• If I remember correctly, they opened up in DC well after the cupcake trend had begun. I think it’s difficult to succeed in a market like this where you already have several well-known local businesses who basically have the market for cupcakes covered.

  • I wonder why places like this can’t adapt their business model. If cupcakes (done poorly) aren’t working, how about a new treat for us, done splendidly?

  • lovefifteen

    I had a cupcake from Crumbs once. It was so gross.

  • I actually liked that they were more than just cupcakes. Perhaps they went wrong in trying to market themselves as a cupcakery instead of a full-service bakery.

    • Agreed; for example, I liked their cookie selections, particularly the black-and-whites, which were pretty much the only black-and-white cookies outside of NY that I ever really liked. I didn’t like their cupcakes at all.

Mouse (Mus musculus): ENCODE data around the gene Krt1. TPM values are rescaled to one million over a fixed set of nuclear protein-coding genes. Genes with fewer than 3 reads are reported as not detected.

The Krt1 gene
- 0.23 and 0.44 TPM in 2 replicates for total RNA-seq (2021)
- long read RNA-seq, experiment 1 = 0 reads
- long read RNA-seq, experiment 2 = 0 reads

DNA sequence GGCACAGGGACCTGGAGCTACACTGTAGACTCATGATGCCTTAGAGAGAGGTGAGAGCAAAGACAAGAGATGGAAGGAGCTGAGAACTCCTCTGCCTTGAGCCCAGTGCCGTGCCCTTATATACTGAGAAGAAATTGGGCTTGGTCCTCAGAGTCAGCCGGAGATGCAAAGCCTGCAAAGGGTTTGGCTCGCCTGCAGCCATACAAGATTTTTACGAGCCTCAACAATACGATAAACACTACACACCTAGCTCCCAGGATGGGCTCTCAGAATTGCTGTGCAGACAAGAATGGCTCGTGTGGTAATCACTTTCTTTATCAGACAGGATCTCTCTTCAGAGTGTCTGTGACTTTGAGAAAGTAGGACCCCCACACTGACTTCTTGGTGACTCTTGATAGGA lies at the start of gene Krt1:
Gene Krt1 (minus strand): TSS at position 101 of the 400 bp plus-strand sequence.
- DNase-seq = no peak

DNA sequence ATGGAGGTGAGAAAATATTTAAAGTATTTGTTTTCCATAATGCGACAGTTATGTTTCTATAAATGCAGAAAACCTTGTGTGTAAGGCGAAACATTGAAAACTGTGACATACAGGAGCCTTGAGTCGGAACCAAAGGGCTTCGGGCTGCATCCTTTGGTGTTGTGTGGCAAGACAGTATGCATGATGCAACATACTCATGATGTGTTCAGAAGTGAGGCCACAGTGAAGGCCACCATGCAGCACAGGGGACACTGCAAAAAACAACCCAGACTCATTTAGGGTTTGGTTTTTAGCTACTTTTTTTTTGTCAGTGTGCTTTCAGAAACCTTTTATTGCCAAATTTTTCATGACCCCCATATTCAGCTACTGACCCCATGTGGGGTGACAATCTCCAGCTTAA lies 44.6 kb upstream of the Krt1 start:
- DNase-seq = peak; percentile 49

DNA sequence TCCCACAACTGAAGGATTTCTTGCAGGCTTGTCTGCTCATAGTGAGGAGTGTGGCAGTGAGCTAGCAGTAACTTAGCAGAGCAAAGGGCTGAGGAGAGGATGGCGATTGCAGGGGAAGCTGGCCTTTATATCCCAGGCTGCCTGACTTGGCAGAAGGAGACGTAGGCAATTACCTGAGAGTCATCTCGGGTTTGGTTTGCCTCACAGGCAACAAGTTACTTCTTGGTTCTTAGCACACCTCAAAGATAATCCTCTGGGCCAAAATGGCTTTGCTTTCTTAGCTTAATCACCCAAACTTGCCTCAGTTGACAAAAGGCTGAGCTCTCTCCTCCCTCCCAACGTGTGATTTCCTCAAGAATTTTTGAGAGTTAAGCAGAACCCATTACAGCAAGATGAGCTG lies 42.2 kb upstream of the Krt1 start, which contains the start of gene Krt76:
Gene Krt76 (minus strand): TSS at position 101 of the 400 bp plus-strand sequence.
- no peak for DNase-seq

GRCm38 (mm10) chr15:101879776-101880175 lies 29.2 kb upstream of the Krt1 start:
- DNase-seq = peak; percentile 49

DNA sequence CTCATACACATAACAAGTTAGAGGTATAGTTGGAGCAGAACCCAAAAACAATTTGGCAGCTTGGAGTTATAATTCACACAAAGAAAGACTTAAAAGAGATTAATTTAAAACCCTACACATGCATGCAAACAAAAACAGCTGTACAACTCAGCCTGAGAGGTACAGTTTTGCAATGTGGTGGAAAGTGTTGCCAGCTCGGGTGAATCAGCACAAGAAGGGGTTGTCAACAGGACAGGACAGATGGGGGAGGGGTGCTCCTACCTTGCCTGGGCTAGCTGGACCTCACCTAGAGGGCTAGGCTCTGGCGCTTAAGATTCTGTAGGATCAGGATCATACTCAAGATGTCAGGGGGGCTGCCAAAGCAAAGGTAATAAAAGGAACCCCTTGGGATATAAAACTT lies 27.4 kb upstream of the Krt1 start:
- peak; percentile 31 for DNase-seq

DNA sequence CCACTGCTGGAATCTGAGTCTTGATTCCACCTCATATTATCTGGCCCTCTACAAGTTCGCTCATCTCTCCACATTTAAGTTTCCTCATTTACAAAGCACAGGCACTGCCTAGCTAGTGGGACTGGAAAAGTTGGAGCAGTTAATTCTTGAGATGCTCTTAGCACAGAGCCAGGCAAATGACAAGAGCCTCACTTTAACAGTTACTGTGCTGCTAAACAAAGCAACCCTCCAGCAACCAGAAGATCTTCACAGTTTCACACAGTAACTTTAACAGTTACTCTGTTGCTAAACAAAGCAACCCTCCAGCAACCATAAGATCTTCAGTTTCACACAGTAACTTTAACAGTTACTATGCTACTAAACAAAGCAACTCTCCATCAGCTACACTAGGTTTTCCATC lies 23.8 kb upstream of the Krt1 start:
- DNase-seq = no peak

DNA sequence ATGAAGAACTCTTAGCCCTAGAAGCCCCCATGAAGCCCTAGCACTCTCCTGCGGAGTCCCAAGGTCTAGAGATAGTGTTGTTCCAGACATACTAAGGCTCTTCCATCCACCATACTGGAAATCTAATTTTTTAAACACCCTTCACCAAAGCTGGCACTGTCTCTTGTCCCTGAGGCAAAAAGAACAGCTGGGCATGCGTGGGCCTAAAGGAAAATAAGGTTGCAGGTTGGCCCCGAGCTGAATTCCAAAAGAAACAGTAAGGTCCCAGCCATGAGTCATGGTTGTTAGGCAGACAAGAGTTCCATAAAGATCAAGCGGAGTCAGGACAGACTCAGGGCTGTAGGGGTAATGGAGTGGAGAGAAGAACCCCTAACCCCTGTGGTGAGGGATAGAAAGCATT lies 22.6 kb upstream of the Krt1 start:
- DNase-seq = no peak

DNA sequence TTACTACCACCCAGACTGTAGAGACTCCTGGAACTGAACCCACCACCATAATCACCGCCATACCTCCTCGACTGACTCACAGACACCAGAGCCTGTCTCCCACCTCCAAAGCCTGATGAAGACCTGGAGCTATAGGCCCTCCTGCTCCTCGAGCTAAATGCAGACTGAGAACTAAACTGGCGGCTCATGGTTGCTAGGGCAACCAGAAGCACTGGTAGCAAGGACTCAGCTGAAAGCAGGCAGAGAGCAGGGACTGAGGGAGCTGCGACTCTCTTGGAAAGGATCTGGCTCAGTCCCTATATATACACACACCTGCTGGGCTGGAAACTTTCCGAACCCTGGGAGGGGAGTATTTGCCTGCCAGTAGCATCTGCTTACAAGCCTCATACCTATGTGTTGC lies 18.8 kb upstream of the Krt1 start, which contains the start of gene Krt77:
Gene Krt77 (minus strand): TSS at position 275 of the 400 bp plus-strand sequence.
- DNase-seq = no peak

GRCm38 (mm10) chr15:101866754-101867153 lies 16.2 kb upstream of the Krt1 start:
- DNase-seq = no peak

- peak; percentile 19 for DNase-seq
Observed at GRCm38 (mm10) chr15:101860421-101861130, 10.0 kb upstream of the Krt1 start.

• From “Wall Street Killed the Cupcake,” an article in Time Magazine:

    “The pattern is similar: a good product or idea becomes increasingly popular, and investors get moon-eyed about the prospects. At the same time, other operators and investors will swear to you that there’s plenty of room for more than one brand—or that if there isn’t much room, their concept is superior . . .
    If cupcakes were that hard to make, your mom wouldn’t have churned them out on demand.”

    Your best bet is to get into a market early and have enough money to outlast the inevitable onslaught of competitors. Starbucks is not the #1 premium coffee because it makes the best coffee. It’s #1 because you can’t walk 50 feet in most major cities without seeing a Starbucks.